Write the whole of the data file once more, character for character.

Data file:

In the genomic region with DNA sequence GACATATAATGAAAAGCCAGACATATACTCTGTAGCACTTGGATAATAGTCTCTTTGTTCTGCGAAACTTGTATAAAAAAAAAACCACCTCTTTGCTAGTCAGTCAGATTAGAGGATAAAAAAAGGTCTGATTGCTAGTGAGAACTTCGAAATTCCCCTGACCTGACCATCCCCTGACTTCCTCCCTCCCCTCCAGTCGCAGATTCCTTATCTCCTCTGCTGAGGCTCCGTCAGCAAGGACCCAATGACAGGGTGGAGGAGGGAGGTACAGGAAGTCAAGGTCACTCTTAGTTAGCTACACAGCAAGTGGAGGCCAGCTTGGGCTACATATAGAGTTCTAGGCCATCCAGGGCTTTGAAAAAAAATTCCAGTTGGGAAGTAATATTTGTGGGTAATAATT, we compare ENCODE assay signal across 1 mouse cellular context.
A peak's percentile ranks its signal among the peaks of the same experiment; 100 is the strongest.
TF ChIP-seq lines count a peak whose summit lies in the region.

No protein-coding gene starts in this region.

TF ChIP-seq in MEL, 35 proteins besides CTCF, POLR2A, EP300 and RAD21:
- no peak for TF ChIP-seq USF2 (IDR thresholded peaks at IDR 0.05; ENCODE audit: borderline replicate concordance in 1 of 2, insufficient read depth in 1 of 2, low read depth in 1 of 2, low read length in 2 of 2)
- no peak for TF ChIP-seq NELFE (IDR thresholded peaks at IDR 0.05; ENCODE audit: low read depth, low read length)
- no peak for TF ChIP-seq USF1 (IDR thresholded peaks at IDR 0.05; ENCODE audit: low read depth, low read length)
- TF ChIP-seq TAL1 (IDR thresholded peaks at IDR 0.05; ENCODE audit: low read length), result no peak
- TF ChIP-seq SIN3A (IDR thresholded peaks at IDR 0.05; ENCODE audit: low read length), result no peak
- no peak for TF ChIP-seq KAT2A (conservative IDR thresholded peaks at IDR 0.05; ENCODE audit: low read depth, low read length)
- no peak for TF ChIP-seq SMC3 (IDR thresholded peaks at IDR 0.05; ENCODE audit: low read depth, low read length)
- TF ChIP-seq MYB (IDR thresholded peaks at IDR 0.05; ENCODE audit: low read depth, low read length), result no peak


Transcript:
In the genomic region with DNA sequence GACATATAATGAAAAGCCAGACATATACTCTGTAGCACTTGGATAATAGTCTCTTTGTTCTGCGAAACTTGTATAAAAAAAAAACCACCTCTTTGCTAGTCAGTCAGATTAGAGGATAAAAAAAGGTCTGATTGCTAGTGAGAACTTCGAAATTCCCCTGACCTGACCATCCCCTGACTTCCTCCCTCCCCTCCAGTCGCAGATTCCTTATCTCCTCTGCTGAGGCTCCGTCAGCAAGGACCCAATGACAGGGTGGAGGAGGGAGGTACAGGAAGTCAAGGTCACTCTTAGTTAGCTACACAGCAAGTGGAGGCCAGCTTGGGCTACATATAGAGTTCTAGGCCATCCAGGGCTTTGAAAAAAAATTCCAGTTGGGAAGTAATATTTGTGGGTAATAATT, we compare ENCODE assay signal across 1 mouse cellular context.
A peak's percentile ranks its signal among the peaks of the same experiment; 100 is the strongest.
TF ChIP-seq lines count a peak whose summit lies in the region.

No protein-coding gene starts in this region.

TF ChIP-seq in MEL, 35 proteins besides CTCF, POLR2A, EP300 and RAD21:
- no peak for TF ChIP-seq USF2 (IDR thresholded peaks at IDR 0.05; ENCODE audit: borderline replicate concordance in 1 of 2, insufficient read depth in 1 of 2, low read depth in 1 of 2, low read length in 2 of 2)
- no peak for TF ChIP-seq NELFE (IDR thresholded peaks at IDR 0.05; ENCODE audit: low read depth, low read length)
- no peak for TF ChIP-seq USF1 (IDR thresholded peaks at IDR 0.05; ENCODE audit: low read depth, low read length)
- TF ChIP-seq TAL1 (IDR thresholded peaks at IDR 0.05; ENCODE audit: low read length), result no peak
- TF ChIP-seq SIN3A (IDR thresholded peaks at IDR 0.05; ENCODE audit: low read length), result no peak
- no peak for TF ChIP-seq KAT2A (conservative IDR thresholded peaks at IDR 0.05; ENCODE audit: low read depth, low read length)
- no peak for TF ChIP-seq SMC3 (IDR thresholded peaks at IDR 0.05; ENCODE audit: low read depth, low read length)
- TF ChIP-seq MYB (IDR thresholded peaks at IDR 0.05; ENCODE audit: low read depth, low read length), result no peak